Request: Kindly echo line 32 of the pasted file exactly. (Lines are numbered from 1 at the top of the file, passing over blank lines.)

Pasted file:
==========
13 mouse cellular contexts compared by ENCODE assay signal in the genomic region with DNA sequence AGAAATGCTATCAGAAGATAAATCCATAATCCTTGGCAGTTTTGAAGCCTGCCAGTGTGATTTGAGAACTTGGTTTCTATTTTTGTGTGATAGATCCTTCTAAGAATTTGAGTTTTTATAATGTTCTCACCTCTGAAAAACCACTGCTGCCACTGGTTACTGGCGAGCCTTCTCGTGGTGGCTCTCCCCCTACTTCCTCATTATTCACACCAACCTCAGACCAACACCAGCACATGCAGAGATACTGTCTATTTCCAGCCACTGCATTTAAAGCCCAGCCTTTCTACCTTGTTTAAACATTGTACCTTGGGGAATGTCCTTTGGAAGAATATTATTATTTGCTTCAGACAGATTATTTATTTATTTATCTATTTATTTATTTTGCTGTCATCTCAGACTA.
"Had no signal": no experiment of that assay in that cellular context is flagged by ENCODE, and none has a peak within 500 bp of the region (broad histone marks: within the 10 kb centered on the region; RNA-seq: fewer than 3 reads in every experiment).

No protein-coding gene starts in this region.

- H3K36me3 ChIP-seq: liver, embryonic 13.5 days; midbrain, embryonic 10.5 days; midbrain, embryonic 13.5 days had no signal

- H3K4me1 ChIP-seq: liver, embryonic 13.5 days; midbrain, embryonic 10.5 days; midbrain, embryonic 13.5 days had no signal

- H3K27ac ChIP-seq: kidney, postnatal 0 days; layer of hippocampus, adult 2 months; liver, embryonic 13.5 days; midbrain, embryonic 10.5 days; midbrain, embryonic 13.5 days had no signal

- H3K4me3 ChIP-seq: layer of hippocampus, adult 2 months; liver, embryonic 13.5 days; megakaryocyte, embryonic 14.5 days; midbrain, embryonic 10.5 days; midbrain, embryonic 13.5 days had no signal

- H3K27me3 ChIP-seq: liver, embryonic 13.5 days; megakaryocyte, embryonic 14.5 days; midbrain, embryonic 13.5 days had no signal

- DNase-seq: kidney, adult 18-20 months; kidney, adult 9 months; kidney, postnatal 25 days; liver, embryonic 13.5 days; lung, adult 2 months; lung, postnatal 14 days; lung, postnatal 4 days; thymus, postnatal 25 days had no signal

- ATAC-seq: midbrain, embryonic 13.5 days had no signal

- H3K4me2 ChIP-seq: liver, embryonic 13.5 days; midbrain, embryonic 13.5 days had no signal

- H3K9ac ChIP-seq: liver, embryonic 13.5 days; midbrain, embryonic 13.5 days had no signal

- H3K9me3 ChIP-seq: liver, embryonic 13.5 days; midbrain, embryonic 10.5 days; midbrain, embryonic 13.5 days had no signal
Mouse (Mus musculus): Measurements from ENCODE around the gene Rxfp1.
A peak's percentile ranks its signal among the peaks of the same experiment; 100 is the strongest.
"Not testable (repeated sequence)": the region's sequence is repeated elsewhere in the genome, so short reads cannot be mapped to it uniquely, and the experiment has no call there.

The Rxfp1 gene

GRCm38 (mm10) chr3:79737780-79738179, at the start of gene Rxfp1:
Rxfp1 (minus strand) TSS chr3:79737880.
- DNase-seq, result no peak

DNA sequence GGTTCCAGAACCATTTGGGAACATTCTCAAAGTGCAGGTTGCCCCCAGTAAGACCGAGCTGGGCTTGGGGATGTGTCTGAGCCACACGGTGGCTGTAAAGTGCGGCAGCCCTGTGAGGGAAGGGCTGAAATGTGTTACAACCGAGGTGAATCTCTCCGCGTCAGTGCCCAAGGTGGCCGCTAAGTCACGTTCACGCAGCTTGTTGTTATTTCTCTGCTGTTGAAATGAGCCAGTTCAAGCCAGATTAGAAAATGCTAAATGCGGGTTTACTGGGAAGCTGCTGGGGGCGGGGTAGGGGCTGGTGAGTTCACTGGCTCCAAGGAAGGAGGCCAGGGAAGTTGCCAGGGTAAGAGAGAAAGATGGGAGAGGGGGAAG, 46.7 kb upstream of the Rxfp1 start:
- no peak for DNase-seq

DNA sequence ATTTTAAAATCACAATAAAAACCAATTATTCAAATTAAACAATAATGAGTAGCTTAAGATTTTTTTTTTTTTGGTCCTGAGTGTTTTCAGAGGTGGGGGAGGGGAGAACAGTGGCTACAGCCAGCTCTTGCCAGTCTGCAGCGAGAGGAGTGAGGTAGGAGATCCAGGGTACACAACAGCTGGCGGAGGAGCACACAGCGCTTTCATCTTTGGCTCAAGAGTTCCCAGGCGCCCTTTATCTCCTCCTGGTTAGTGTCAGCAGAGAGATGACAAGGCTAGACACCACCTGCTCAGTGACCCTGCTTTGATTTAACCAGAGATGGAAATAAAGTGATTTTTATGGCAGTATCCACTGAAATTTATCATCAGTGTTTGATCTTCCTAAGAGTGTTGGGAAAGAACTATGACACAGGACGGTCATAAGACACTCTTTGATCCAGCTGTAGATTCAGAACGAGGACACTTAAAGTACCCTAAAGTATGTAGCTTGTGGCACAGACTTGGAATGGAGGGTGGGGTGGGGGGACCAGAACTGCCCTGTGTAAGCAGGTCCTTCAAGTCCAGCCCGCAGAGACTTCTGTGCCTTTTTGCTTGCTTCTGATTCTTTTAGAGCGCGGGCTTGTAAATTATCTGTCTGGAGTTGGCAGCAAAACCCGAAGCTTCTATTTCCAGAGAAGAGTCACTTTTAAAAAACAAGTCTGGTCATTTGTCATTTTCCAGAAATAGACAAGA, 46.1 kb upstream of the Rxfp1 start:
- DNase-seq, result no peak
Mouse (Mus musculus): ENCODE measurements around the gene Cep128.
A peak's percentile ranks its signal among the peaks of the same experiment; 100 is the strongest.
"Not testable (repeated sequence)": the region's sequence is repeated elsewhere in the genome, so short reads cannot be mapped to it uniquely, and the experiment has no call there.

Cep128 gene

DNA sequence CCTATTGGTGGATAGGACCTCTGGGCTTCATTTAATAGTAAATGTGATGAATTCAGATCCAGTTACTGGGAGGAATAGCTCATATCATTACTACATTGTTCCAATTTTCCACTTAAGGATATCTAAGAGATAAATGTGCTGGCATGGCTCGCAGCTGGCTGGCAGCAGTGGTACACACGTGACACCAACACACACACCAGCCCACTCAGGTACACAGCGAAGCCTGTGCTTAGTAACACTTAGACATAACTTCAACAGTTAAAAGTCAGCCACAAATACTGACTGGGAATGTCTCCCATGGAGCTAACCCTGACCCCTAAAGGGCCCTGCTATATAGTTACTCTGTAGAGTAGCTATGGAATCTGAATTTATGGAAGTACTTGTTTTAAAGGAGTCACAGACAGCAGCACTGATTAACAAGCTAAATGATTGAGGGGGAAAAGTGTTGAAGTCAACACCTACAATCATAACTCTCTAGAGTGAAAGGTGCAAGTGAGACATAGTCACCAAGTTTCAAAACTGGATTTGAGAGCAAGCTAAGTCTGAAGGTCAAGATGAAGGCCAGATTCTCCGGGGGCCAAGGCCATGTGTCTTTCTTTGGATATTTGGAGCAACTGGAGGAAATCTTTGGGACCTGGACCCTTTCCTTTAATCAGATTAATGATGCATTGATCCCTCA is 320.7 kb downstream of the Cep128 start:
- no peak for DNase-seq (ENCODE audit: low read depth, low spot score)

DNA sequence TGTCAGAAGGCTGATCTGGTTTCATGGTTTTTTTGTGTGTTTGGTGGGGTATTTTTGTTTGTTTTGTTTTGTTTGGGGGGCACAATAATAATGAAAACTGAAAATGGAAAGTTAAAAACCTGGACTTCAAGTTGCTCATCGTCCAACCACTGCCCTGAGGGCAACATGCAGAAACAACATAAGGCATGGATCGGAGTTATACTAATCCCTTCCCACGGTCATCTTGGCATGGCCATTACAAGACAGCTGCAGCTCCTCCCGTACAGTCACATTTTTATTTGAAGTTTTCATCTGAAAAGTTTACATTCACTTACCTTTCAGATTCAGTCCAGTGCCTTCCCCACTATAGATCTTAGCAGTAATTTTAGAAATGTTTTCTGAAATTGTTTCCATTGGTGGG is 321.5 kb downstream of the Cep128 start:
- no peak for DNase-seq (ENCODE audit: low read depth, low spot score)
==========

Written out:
- no peak for DNase-seq (ENCODE audit: low read depth, low spot score)